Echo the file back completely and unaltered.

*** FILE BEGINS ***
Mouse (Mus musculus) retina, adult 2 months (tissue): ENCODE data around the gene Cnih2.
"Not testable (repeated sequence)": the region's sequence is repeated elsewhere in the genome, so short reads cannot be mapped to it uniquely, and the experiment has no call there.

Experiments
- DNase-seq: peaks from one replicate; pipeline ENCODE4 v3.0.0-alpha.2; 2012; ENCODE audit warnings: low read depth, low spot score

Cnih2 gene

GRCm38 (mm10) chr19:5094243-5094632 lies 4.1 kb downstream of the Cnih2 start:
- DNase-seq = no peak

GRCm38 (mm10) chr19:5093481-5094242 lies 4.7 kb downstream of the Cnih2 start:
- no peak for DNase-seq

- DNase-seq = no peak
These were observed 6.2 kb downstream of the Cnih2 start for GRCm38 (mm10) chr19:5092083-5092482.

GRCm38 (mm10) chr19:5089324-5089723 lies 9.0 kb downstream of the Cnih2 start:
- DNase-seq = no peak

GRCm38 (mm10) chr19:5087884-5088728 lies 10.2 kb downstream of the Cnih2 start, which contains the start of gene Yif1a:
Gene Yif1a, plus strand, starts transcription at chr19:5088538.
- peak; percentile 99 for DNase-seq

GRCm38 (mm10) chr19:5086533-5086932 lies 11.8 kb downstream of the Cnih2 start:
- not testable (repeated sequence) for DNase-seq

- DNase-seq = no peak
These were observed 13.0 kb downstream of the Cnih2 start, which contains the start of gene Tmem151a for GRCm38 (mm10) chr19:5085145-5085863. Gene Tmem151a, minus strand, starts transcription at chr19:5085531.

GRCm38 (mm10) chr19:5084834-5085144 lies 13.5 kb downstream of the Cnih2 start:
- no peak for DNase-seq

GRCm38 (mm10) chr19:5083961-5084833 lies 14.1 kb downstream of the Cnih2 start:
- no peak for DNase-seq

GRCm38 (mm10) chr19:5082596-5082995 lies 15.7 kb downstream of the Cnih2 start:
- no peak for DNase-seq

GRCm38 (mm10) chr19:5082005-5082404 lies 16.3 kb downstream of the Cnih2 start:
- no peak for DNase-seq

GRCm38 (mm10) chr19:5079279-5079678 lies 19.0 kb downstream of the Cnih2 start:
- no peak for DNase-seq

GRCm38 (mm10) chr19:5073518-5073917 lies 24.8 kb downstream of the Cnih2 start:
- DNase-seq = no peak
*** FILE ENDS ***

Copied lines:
Mouse (Mus musculus) retina, adult 2 months (tissue): ENCODE data around the gene Cnih2.
"Not testable (repeated sequence)": the region's sequence is repeated elsewhere in the genome, so short reads cannot be mapped to it uniquely, and the experiment has no call there.

Experiments
- DNase-seq: peaks from one replicate; pipeline ENCODE4 v3.0.0-alpha.2; 2012; ENCODE audit warnings: low read depth, low spot score

Cnih2 gene

GRCm38 (mm10) chr19:5094243-5094632 lies 4.1 kb downstream of the Cnih2 start:
- DNase-seq = no peak

GRCm38 (mm10) chr19:5093481-5094242 lies 4.7 kb downstream of the Cnih2 start:
- no peak for DNase-seq

- DNase-seq = no peak
These were observed 6.2 kb downstream of the Cnih2 start for GRCm38 (mm10) chr19:5092083-5092482.

GRCm38 (mm10) chr19:5089324-5089723 lies 9.0 kb downstream of the Cnih2 start:
- DNase-seq = no peak

GRCm38 (mm10) chr19:5087884-5088728 lies 10.2 kb downstream of the Cnih2 start, which contains the start of gene Yif1a:
Gene Yif1a, plus strand, starts transcription at chr19:5088538.
- peak; percentile 99 for DNase-seq

GRCm38 (mm10) chr19:5086533-5086932 lies 11.8 kb downstream of the Cnih2 start:
- not testable (repeated sequence) for DNase-seq

- DNase-seq = no peak
These were observed 13.0 kb downstream of the Cnih2 start, which contains the start of gene Tmem151a for GRCm38 (mm10) chr19:5085145-5085863. Gene Tmem151a, minus strand, starts transcription at chr19:5085531.

GRCm38 (mm10) chr19:5084834-5085144 lies 13.5 kb downstream of the Cnih2 start:
- no peak for DNase-seq

GRCm38 (mm10) chr19:5083961-5084833 lies 14.1 kb downstream of the Cnih2 start:
- no peak for DNase-seq

GRCm38 (mm10) chr19:5082596-5082995 lies 15.7 kb downstream of the Cnih2 start:
- no peak for DNase-seq

GRCm38 (mm10) chr19:5082005-5082404 lies 16.3 kb downstream of the Cnih2 start:
- no peak for DNase-seq

GRCm38 (mm10) chr19:5079279-5079678 lies 19.0 kb downstream of the Cnih2 start:
- no peak for DNase-seq

GRCm38 (mm10) chr19:5073518-5073917 lies 24.8 kb downstream of the Cnih2 start:
- DNase-seq = no peak